|Cathedral closed until further notice|
The 'astonishing' London and the nation pay tribute to the victims of the 2005 bombings at St Paul's
07 July 2015
Ten years after one of the worst terrorist attack in British history, St Paul's has led mourning families, survivors and the nation in remembering the 52 dead and countless injured of the 2005 London bombings.
At the service on Tuesday, 7 July, also attended by HRH The Duke of York, Prime Minister, Mayor of London and members of London's emergency services, the Bishop of London called London an 'astonishing' city in his sermon.
The Right Reverend Richard Chratres said: "London is an astonishing world-in-a-city...[but]...this was a terrible crime which robbed us of beloved sons and daughters, partners and friends."
The service is available to watch on BBC iplayer until Tuesday 4 August
The service included four reflections, read by members of the Metropolitan Police, London Ambulance Service, Transport for London and the London Fire Brigade, each focusing on one of the four bombing sites: Russell Square - King's Cross, Aldgate, Edgware Road and Tavistock Square. Candles representing the four sites were placed in front of the altar.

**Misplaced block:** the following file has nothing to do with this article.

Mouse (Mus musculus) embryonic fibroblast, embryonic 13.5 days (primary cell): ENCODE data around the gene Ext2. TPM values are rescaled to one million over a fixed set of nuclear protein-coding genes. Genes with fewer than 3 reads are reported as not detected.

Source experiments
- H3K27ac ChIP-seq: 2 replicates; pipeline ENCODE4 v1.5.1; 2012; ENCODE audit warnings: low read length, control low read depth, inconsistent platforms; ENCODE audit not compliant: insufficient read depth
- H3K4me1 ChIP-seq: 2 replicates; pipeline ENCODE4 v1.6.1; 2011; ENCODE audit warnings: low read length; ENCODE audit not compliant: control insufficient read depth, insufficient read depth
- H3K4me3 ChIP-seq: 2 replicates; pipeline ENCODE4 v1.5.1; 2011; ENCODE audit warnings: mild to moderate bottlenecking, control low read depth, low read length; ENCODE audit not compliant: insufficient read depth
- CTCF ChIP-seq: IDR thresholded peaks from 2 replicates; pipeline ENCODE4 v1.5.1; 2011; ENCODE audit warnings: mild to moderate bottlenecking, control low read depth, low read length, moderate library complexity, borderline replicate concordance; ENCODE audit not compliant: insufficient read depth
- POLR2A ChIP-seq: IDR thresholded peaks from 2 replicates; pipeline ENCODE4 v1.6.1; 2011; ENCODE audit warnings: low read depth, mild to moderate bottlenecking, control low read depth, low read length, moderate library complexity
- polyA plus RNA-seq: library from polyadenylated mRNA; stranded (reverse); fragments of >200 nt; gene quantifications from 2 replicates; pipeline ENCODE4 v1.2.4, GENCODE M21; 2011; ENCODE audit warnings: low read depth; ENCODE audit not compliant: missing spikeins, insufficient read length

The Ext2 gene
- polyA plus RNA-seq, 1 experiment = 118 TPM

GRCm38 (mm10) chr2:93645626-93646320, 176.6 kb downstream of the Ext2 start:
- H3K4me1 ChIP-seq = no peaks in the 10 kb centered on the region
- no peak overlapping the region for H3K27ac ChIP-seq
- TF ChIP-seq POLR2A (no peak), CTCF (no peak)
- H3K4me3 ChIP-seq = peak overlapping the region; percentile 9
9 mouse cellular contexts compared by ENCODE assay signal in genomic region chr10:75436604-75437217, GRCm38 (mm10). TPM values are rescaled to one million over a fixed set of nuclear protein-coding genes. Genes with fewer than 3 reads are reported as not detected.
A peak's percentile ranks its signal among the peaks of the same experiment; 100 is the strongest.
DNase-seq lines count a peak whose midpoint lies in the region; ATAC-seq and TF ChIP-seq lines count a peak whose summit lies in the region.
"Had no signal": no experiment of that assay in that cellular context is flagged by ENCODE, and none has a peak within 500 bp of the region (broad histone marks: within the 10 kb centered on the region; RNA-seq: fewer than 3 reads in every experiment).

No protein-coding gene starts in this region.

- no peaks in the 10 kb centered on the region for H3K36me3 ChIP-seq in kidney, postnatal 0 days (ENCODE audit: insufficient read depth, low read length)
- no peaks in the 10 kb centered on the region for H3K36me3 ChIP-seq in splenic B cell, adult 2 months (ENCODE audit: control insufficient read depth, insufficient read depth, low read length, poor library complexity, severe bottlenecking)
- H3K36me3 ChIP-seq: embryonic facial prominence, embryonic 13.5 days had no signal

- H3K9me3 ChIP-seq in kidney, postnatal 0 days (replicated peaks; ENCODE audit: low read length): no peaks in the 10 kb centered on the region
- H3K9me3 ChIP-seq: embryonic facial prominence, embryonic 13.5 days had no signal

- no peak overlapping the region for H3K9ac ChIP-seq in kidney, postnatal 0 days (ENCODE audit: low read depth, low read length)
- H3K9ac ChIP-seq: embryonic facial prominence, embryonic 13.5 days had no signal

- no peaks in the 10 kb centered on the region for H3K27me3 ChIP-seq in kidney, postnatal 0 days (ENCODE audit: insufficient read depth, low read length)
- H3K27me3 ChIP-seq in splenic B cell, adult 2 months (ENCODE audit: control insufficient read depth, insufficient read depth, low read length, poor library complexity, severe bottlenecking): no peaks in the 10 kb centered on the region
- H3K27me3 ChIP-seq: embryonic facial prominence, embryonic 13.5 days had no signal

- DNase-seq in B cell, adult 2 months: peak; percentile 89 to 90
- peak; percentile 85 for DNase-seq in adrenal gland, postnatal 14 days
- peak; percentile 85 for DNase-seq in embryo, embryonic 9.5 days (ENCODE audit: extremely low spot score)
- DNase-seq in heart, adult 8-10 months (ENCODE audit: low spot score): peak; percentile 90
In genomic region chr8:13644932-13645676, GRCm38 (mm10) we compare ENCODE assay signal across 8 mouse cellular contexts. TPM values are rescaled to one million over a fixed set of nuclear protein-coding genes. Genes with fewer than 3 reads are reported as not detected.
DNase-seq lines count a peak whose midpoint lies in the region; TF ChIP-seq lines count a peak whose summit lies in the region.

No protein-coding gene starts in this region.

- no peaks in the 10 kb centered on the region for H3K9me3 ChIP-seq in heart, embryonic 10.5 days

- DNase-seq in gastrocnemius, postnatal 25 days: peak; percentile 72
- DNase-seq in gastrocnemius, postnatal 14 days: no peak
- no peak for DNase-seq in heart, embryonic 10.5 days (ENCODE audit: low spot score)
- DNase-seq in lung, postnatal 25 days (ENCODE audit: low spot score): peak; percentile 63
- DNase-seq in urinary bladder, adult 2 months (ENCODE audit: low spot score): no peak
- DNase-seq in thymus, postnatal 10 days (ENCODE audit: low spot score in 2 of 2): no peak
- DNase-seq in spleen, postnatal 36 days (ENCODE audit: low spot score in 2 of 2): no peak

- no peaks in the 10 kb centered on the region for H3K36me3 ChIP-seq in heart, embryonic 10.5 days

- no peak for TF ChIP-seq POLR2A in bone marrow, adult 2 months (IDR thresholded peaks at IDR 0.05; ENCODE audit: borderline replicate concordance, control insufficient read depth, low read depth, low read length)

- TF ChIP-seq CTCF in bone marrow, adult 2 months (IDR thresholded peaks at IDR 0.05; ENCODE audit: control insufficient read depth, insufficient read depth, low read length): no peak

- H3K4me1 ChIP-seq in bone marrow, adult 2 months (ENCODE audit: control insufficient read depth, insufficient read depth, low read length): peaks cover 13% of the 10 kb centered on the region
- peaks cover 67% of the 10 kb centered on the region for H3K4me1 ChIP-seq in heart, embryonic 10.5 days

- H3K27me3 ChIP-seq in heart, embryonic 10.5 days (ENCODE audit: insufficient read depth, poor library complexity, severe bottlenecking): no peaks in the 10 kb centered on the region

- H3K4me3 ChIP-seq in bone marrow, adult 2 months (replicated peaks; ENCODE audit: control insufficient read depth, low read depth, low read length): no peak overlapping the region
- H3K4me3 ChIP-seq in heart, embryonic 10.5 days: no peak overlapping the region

Concluding the reflections, young Londoner Aaron Grant-Booker said: "When four bombs exploded on 7 July 2005, lives were destroyed and the flame of
hope faltered for what seemed like an eternal moment. For many people, nothing was the same again and yet everything was the same because the good
which is in all Londoners and the countless visitors whom they host at any given moment is not erased by hatred or threat but - rather - is
fostered to produce a harvest of hope for each generation."
A minute's silence was punctuated by rose petals falling from the Cathedral's Whispering Gallery, in an echo of what took place at a service back in 2005.
At the end of the service, representatives of world faiths pledged to continue to resist and overcome the evil of terrorism, and to work side-by-side on the basis of respect and understanding.
In November 2014, Martine Wright, who survived the London bombings but lost both legs, came to St Paul's to talk about the things that really matter to her.